had scheduled a team time trial for Day 13. We'd tried to convince
him to do a team with him and Susan and John and me on tandems,
but they had to run the race. So instead, we had a team with
us, Roger, Eric, and Tim (with Tim being the only non-crew member).
I was actually pretty excited about this. Other than 24 hour
time trials and RAAM qualifiers, I have never raced, so this
would be a great first one. Lon had tried to balance the teams
out fairly well. This race was just for fun and the standings
would not be affected by the outcome. We all took it fairly
easy riding out to the start, which was scheduled to be at the
first snack stop. But when we arrived at this designated area,
it was deserted, and paint on the road indicated that we should
When we finally found the stop many miles down the road, we
discovered that the reason for the relocation was a cranky cemetery
watchman. Snack stops and lunch stops vary from wide spots in
the road to road side picnic areas, abandoned stores, parking
lots, church picnic areas, etc. We roll in, setup a few small
tables with snacks and drinks, a few benches, and trash bags.
We clean up thoroughly and leave no evidence that we were ever
there. Some of the snack stops can be chosen ahead of time like
roadside parks or church picnic areas. Wide spots in the road
are chosen on the fly by the crew.
This particular stop was listed as a church picnic area, but
apparently the cemetery caretaker felt we were trespassing and
ordered people off of the church property, somewhat forcibly,
with a gun, and threats to call the authorities. Victor packed
up the snacks and moved on. Apparently the caretaker called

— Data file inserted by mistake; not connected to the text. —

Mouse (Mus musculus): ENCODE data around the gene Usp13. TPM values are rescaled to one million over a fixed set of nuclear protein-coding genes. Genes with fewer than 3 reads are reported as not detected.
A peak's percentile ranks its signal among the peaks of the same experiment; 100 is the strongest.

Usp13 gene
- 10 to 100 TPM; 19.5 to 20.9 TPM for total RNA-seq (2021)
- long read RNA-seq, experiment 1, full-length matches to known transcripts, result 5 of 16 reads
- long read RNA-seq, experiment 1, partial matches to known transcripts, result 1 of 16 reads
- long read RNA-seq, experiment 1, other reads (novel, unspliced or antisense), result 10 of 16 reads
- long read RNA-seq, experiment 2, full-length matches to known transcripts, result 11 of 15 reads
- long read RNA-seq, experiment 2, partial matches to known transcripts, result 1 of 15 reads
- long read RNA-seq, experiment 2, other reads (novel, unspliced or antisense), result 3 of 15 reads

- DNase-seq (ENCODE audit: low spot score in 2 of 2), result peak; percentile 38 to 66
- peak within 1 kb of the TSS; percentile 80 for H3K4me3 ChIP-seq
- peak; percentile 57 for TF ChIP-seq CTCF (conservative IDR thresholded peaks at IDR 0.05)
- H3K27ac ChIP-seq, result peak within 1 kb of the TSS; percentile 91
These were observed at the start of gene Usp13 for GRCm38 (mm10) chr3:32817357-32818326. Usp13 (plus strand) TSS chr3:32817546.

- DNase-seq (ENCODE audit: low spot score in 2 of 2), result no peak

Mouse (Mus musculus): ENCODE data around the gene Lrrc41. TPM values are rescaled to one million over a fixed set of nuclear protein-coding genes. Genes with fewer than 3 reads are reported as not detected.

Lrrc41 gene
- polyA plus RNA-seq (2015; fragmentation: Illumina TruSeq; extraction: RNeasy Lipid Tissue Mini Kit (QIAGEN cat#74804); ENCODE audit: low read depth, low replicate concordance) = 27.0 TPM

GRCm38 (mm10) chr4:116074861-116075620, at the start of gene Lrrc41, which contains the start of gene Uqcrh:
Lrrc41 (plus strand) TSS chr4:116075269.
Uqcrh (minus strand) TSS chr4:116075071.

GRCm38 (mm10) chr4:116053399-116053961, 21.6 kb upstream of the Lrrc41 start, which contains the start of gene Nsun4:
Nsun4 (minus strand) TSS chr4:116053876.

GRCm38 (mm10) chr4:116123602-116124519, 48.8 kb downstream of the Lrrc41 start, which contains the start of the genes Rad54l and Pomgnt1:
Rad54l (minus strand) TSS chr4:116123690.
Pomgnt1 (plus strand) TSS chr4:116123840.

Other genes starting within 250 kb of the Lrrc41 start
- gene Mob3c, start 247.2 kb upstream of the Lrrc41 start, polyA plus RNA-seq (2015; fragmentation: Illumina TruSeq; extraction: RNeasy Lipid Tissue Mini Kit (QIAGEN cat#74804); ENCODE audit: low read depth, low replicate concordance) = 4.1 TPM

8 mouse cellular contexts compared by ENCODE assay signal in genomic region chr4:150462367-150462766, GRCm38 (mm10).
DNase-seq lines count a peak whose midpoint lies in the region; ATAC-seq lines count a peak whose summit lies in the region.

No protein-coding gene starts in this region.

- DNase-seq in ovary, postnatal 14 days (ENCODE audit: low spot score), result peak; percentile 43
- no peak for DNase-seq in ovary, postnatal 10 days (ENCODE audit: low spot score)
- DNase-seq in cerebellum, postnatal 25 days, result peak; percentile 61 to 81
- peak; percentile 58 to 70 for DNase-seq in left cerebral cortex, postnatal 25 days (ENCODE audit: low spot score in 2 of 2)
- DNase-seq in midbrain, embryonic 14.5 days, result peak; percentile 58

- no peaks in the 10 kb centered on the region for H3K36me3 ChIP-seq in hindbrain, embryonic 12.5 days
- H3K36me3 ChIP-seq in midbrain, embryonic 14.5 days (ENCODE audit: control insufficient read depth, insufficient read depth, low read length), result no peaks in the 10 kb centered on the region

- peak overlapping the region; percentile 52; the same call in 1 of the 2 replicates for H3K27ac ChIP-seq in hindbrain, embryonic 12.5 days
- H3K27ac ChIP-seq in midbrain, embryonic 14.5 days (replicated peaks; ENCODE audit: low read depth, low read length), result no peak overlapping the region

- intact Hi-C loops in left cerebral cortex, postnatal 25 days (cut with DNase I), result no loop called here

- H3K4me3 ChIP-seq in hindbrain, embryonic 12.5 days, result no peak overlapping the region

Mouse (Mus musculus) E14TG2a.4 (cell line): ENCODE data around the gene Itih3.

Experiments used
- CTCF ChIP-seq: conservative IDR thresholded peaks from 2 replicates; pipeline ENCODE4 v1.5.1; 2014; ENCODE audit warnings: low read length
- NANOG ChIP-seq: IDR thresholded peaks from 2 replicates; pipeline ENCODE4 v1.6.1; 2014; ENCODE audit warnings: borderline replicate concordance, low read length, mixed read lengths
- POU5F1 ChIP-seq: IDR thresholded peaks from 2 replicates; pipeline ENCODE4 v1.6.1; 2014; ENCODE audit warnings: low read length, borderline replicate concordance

the police and that was his undoing, since the police seemed
almost eager for Victor to press charges regarding the threats.
The police were actually quite friendly and supportive of us.
This served to revive my good impressions of cycling in Texas.
we finally started the time trial, a few miles later than planned.
And it was a good thing. Lon had described the course as flat,
and it was anything but. I'm not afraid of hills, but I knew
that a tandem and three singles would have a little trouble
staying together on this terrain. The route flattened a bit,
but still had a few good climbs. Despite averaging almost 30
mph, we still fell off the back on some of the climbs. But the
team worked together to keep us around, since we were such an
assett on the flats and downhill.
I have never ridden so intensely in my life. For the first
4 or 5 miles, I was sure my heart was going to explode through
my rib cage at any moment. I was sure I would not be able to
hang on for 27 miles the way I felt, but suddenly I got into
a good rhythm and while I was still working harder than I ever
had, I felt better.
Then we hit construction. We actually had to stop while a bulldozer
pulled out in front of us. We got through after a minute, but
what lay ahead of us was dirt and mud. We hammered right through
it and back up to speed. We passed through several of these
mud patches, and soon we were all covered in mud from the knees
down. We kept cranking along.
Near the end, Lon drove by and told us we were doing well,
although we had lost Roger a minute or so before. The timer
would stop on the third bike, so each team could lose one rider.
We were really excited and just kept going at 30+ mph until
we finally reached the finish line, where we all stood and sprinted
across the line for a time of 56 minutes, 6 seconds. Apparently
I wasn't the only one working harder than ever before. John
discovered a new max. heart rate of 200 bpm at the end. All
this was good enough for third place !